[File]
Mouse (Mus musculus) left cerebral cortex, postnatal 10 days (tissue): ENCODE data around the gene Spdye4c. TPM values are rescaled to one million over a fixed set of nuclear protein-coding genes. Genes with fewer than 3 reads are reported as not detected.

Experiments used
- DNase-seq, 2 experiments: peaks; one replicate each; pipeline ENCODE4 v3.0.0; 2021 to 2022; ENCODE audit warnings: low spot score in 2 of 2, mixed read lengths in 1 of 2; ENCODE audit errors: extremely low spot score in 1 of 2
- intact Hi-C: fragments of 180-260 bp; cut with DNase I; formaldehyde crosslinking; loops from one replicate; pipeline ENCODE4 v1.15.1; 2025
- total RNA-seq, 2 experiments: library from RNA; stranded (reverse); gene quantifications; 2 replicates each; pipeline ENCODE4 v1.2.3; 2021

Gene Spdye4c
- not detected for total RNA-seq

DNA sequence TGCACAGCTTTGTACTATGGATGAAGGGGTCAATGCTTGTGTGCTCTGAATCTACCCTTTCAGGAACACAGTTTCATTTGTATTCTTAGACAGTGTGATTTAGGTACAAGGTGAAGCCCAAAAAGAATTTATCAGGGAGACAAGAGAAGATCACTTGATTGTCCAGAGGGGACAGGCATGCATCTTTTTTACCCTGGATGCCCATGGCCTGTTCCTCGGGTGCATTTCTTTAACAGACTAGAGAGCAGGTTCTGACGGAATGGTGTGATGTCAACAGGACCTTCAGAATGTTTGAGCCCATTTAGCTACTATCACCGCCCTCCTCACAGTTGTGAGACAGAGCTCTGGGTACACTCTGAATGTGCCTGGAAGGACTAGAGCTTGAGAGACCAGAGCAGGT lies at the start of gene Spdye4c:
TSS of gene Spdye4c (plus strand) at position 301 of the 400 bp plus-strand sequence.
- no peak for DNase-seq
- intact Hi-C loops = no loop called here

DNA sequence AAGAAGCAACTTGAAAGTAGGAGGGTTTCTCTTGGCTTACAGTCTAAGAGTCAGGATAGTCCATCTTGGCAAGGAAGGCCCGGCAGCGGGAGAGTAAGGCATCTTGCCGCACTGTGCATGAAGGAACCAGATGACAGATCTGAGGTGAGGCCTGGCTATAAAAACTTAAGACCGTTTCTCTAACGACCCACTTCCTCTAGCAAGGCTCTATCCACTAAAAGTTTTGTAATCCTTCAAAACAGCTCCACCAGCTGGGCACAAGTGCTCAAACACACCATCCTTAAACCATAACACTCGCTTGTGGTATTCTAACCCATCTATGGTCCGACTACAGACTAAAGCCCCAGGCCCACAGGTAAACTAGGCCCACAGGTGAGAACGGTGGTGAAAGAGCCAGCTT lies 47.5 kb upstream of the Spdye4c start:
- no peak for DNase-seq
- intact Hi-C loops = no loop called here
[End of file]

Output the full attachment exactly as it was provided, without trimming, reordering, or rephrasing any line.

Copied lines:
Mouse (Mus musculus) left cerebral cortex, postnatal 10 days (tissue): ENCODE data around the gene Spdye4c. TPM values are rescaled to one million over a fixed set of nuclear protein-coding genes. Genes with fewer than 3 reads are reported as not detected.

Experiments used
- DNase-seq, 2 experiments: peaks; one replicate each; pipeline ENCODE4 v3.0.0; 2021 to 2022; ENCODE audit warnings: low spot score in 2 of 2, mixed read lengths in 1 of 2; ENCODE audit errors: extremely low spot score in 1 of 2
- intact Hi-C: fragments of 180-260 bp; cut with DNase I; formaldehyde crosslinking; loops from one replicate; pipeline ENCODE4 v1.15.1; 2025
- total RNA-seq, 2 experiments: library from RNA; stranded (reverse); gene quantifications; 2 replicates each; pipeline ENCODE4 v1.2.3; 2021

Gene Spdye4c
- not detected for total RNA-seq

DNA sequence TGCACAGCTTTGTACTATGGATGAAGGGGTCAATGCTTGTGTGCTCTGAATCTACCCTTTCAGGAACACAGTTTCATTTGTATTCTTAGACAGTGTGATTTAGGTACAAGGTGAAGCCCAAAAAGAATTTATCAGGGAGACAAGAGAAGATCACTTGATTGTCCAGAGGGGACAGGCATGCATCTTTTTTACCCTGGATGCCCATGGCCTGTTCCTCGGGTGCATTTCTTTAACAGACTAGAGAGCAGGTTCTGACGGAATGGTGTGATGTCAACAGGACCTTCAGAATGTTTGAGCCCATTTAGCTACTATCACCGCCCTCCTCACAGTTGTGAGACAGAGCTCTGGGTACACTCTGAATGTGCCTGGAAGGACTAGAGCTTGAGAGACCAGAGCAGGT lies at the start of gene Spdye4c:
TSS of gene Spdye4c (plus strand) at position 301 of the 400 bp plus-strand sequence.
- no peak for DNase-seq
- intact Hi-C loops = no loop called here

DNA sequence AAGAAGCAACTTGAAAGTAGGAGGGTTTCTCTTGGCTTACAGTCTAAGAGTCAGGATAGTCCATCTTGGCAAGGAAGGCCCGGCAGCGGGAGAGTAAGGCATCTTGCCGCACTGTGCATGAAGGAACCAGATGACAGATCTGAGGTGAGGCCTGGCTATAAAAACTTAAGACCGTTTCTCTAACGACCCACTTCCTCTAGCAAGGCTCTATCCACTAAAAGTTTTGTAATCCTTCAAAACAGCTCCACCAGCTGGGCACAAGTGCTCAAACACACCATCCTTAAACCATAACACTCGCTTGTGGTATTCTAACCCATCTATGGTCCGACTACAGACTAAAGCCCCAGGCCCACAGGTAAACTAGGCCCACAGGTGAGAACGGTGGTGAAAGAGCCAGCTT lies 47.5 kb upstream of the Spdye4c start:
- no peak for DNase-seq
- intact Hi-C loops = no loop called here